Leon Weemen

Software Developer @ Bynder

Craft Conference Budapest

Every once in a while I like to go to conferences, in November 2016 I went to mucon (check out the blogpost here), in October 2016 there was DOM Code and in June there is always the Dutch PHP Conference (a.k.a DPC). This year I wanted to visit a conference which I’ve never visited before so this year at the 24th of April I flew to Budapest for Craft Conference.

Craft Conference position their selfs as:

“CRAFT is about software craftsmanship, presenting which tools, methods, practices should be part of the toolbox of a modern developer and company, and serving as compass on new technologies, trends. You can learn from the best speakers and practitioners in our community” – Craft

This raises expectations of the workshops and the conference. Normally it makes me skeptical but I’ve heard a lot of good stories upfront so I took the risk.

Advanced Domain-Driven Design Workshop

The workshop I attended was the Advanced Domain-Driven Design Workshop by Nick Tune. I had chosen this workshop for several reasons but the most the important reason was that I wanted to practice and learn more about DDD. Nick Tune did not let me down, after forming groups we had to create a business model which is better then your competitors. Based on this model we had to various Domain Discovery exercises and Strategic Domain exercises on the different levels to explore and polish your model every time. I learned a lot this day.

Two days of presentations:

The session days were held at a train museum. The whole day you’re surrounded by big old locomotives. Everything at the conference is arranged for you, breakfast, lunch and even childcare! At the end of the first session day there was even dinner, drinks, a band and a coding dojo for people who energy left. About the talks: all the talks can be divided into three groups: Software (AWS, Machine Learning, Testing, etc), Operations (Docker, Kubernetes etc) and Soft skills (I’ve heard the term “team safety” a lot here). By far the most talks have a good level of quality and there is always something that could take back home. I personally enjoyed the hands on Elixir session with Claudio Ortolina, the “Fun With Dead Languages” talk by Damian Conway and the “Building Great Teams: Culture and Core Protocols” talk by Richard Kasperowski.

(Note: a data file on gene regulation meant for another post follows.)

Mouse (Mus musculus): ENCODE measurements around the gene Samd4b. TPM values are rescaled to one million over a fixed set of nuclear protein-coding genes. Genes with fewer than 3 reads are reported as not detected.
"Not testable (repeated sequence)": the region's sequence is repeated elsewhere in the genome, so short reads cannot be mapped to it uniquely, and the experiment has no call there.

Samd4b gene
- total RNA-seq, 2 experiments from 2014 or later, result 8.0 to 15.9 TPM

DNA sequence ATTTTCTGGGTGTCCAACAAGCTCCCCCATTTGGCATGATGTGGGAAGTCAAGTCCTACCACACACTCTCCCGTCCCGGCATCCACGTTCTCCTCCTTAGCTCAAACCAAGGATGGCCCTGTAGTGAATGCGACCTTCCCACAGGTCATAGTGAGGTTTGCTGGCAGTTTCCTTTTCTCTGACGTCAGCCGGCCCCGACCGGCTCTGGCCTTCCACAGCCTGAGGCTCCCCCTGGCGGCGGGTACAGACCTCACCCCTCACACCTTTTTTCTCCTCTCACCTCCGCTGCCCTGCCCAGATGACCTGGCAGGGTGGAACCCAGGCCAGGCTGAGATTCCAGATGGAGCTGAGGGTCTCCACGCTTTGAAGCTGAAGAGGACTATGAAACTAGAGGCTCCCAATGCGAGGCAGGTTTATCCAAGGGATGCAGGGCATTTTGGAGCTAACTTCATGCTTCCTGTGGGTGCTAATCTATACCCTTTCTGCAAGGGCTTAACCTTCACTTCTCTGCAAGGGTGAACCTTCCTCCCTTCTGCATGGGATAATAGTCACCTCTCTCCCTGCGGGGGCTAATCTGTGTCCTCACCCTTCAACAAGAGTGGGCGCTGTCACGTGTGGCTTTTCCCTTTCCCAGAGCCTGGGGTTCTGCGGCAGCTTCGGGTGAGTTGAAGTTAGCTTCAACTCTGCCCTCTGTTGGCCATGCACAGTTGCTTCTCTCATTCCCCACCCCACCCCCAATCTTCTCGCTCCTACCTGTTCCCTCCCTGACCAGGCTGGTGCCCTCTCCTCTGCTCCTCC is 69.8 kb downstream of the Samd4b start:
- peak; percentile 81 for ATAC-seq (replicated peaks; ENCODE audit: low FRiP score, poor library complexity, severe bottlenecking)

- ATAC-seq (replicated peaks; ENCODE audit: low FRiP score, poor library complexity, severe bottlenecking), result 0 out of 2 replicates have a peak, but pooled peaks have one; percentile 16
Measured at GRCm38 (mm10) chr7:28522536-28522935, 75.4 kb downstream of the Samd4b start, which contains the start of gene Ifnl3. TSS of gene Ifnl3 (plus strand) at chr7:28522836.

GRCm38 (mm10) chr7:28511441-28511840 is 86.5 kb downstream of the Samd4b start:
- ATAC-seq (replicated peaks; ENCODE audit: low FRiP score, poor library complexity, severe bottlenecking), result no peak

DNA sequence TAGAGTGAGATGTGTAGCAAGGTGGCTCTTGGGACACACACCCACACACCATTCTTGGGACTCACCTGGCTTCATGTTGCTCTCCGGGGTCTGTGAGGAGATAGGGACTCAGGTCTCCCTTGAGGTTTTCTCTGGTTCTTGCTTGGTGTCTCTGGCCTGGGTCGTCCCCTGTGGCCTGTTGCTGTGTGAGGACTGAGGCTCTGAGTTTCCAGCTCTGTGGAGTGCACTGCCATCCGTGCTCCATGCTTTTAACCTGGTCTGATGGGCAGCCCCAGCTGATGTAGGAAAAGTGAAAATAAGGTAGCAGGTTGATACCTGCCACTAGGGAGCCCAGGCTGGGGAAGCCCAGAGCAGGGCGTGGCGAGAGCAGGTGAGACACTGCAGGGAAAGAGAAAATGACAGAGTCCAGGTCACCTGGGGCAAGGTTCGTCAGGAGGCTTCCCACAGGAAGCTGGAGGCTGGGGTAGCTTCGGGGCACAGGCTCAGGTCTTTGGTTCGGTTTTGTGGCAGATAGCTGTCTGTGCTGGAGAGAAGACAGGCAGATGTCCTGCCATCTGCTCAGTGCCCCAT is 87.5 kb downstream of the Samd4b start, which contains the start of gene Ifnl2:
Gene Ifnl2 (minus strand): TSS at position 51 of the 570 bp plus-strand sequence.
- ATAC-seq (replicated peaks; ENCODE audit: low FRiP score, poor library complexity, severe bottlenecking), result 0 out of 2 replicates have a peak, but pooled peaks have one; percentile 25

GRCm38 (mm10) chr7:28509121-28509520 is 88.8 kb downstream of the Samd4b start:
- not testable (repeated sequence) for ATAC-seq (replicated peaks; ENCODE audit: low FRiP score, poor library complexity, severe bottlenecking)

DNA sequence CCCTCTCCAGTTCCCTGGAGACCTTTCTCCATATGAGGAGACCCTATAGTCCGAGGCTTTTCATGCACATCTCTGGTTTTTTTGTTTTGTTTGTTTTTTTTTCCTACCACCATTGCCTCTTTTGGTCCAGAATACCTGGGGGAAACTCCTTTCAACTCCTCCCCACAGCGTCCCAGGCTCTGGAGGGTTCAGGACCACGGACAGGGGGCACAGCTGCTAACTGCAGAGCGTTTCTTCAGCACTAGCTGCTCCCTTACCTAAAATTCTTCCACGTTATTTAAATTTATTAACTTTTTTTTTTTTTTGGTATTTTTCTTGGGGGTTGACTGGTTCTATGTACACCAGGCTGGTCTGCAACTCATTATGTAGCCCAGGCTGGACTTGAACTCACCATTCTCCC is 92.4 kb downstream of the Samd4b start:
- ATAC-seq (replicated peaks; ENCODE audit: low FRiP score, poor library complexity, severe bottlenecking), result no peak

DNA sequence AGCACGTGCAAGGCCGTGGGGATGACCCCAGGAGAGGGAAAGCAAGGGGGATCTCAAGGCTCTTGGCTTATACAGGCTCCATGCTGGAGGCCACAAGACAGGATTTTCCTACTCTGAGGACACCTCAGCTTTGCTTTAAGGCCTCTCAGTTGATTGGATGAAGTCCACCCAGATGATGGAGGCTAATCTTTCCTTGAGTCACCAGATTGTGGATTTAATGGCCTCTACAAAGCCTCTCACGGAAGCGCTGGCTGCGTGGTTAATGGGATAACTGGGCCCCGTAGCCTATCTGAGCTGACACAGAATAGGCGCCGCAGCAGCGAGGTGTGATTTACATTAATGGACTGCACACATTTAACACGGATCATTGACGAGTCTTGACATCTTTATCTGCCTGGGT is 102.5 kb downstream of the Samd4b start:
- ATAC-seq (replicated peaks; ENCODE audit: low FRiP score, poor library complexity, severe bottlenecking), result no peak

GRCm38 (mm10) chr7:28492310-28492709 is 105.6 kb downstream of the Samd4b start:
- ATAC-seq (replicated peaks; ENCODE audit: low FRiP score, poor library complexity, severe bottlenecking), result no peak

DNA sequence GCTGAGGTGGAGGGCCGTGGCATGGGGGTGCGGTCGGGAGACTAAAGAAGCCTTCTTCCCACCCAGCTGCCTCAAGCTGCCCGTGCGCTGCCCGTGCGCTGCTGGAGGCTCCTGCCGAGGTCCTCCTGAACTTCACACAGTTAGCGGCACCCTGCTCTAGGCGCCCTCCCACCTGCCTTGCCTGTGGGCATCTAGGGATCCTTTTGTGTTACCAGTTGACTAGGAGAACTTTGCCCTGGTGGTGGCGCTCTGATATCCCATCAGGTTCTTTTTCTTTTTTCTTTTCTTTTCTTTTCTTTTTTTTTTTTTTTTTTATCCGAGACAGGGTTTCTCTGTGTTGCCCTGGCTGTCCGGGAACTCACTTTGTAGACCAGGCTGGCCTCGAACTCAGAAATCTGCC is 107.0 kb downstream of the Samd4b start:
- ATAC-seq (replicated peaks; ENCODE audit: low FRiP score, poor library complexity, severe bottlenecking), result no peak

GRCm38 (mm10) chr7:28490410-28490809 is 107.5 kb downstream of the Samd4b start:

Time flies when you’re having fun, these days felt way too short for such an awesome conference. This is a conference that I can really recommend to any software developer out there in the field. I definitely want to go back next year.

Static Code Analysis with Vimeo Psalm and GrumPHP

Recently at my company we played around with static code analysers. What static code analysers basically do is what the name implies: doing code analysis like: Are there any unused methods? Are variables being used? Do closures have a return type?

For PHP there a few different code analysis tools like: PHPmd, Phan, Psalm. There are also SaaS solutions like Scutenizer-CI or SensioLabs Insight.

Although I’m a real fan of Scrutenizer-CI unfortunately I’m not allowed to use any SaaS solution at work so Scrutenizer and SensioLabs Insight were off the list.

We split the team into 3 groups and I started off with Phan but I wasn’t able to compile the ext-ast module so I switched over to Vimeo’s Psalm. Psalm is really easy to get started with.

    composer require --dev vimeo/psalm

Create a config file called psalm.xml like:


and then run:


or if you are using Symfony:


My first impression was that Psalm is responding aggressive on everything. My advice would be to take a good look at the configuration of psalm.

When you’re working on a project then you probably want to make sure that every new changed file is without code issues. By default Psalm cannot do this. You have two options:

  • Manually check each new file
  • Run the full scan on every file

Both options are not really doable. Luckily for us PHP developers there is a tool called GrumPHP. GrumPHP is a awesome tool made to do all kind of  checks on new and changed files. GrumPHP does not know yet how to deal Psalm by default. To resolve this issue I wrote a plugin called “grumphp-psalm“. It works very easy:

    composer require --dev weemen/grumphp-psalm

Open your grumphp.yml file and add:

  git_dir: .
  bin_dir: bin
       config: psalm.xml
    - Weemen\GrumPHPPsalm\Extension\Loader

That’s all, GrumPHP will now do static analysis on every new or changed file when you try to commit it.

Blog has been born

Oh yeah blog has been born \m/

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